Indicator organisms themselves are not necessarily pathogenic but their presence "indicates" or suggests recent contamination by human sewage or other waste which may result in human illness. Sources of contamination include storm water runoff, sewage overflows and feces from wild and domestic animals.
The currently used bacterial indicators for recreational waters include total coliform, fecal coliform and enterococcus. Total coliform is a group of bacteria found in the intestinal tract of warm-blooded animals but some may also occur naturally in the environment. Fecal coliform is a sub-group of total coliform and serves as a more specific indicator for human and animal waste contamination. Enterococci is present in the intestines of all warm blooded animals and because it survives longer than fecal coliforms in natural waters, enterococcus is a more reliable measure of water quality.
Samples are collected in sterile 100 ml containers and transported on ice to a certified laboratory. The samples must be cultured on plates within 6 hours of the time they are collected. After a 24-hour incubation period, the number of colonies on the culture plate are counted and reported as the number of colony-forming units per 100 milliliters of sampled water, or CFU/100 ml.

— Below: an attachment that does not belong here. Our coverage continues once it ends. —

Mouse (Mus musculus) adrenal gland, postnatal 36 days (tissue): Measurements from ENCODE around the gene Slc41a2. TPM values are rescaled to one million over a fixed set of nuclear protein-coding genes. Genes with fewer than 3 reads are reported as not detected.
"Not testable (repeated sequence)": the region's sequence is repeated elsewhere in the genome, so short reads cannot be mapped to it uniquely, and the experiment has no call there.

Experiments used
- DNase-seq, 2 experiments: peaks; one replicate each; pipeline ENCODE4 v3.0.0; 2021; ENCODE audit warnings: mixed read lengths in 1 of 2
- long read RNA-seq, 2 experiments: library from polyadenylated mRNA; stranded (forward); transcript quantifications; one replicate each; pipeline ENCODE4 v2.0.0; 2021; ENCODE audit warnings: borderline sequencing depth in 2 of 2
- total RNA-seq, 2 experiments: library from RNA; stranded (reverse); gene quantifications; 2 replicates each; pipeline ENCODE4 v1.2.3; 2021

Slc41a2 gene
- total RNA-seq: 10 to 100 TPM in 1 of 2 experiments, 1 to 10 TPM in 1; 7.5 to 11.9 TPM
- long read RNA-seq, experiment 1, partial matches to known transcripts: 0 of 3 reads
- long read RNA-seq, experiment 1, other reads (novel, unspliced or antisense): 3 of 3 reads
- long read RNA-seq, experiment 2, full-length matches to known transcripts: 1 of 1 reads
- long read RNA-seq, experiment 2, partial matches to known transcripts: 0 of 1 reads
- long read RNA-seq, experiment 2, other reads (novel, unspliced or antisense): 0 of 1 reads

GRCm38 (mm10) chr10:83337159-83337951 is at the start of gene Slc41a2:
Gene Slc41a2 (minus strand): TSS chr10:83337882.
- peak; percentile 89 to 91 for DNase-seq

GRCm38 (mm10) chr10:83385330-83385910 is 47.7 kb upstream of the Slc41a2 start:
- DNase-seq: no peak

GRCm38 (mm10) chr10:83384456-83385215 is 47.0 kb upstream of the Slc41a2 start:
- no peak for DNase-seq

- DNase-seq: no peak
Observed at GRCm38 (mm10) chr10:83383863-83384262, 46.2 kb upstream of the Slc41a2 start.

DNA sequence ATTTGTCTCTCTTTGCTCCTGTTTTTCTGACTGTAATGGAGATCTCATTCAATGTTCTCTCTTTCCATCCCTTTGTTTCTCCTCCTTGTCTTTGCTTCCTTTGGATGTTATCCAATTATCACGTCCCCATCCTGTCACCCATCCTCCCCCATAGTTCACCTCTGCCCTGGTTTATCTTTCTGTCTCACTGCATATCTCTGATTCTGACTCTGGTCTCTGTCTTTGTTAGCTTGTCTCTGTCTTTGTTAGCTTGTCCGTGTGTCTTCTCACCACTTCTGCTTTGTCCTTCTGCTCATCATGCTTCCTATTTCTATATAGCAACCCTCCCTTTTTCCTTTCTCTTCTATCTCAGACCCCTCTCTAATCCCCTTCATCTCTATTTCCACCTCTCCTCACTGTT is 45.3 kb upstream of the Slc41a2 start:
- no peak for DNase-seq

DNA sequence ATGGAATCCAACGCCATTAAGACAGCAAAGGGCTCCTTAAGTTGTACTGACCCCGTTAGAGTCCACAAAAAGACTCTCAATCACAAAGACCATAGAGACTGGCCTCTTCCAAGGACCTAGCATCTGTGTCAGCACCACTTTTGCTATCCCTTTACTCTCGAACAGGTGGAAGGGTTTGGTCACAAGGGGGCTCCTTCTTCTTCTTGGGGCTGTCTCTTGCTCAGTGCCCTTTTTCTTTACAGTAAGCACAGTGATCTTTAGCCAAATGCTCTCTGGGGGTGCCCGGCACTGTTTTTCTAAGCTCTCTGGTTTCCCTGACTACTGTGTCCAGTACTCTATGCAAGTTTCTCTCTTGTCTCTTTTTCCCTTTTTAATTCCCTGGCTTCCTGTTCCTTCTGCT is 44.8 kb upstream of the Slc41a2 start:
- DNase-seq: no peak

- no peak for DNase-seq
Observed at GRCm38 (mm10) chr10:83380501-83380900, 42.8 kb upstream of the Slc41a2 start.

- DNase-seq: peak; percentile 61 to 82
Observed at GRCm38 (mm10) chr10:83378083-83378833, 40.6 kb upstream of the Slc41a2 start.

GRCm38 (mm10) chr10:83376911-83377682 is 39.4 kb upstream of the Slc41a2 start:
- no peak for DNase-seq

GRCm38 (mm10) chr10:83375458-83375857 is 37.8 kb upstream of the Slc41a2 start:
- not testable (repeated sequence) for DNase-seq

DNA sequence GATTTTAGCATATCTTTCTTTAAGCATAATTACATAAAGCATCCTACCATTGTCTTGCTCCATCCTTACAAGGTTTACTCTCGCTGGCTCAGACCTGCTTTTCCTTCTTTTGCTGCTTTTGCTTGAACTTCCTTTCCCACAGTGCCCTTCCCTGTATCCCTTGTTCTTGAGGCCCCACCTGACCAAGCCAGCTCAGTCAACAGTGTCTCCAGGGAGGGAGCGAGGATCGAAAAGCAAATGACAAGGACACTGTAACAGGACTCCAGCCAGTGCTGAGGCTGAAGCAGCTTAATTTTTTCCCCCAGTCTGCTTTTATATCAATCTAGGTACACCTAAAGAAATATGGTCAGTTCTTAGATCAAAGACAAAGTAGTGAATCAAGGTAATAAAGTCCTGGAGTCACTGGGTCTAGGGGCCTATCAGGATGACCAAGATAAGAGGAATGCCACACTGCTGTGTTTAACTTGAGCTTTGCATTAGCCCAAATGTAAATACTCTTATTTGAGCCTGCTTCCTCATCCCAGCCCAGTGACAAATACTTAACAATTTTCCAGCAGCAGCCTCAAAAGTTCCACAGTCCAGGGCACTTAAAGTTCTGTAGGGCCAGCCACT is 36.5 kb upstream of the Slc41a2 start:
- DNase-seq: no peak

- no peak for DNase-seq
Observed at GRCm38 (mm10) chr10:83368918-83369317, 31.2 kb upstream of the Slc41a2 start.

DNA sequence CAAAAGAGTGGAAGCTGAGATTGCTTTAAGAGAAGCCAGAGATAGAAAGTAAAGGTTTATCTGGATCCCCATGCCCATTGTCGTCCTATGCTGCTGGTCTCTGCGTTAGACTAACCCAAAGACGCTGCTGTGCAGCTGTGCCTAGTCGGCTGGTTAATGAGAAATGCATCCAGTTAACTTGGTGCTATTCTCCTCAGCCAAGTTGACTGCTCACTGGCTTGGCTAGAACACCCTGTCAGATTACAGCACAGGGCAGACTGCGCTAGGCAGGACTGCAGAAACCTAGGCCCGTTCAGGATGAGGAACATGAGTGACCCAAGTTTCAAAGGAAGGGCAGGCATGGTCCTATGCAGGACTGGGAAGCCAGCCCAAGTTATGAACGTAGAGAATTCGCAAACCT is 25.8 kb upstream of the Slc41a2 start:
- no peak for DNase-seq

During sample collection, environmental conditions are also observed and recorded, along with recent rainfall amounts.
The maximum allowable level or "action-level" of fecal coliform is 400 CFU/100 mls. The action level for enterococcus is 105 CFU/100mls for a single water sample. In addition to a single sample measure, the geometric mean for enterococci is calculated using the 5 most recent test results. This will reflect the average water quality over the past month. The action level for a geometric mean is 36 CFU/100 ml, as opposed to a single sample action level of 105, signifying a trend towards higher than normal bacterial levels in the water for this particular period. If a sample meets or exceeds any of these limits, the beach must be resampled and an advisory may be posted.
The use of bacterial indicators is limited because a very small sample (100mls, about the size of a juice glass) is used to represent a very large body of water. Environmental contamination can also be very localized or patchy, especially if the source of contamination is wildlife. Poor sample results may reflect that particular sample area, but not necessary represent the water quality for the entire beach area. Conversely, waters with indicators exceeding certain levels may be considered a potential health risk but levels within acceptable ranges are not necessarily free of risk.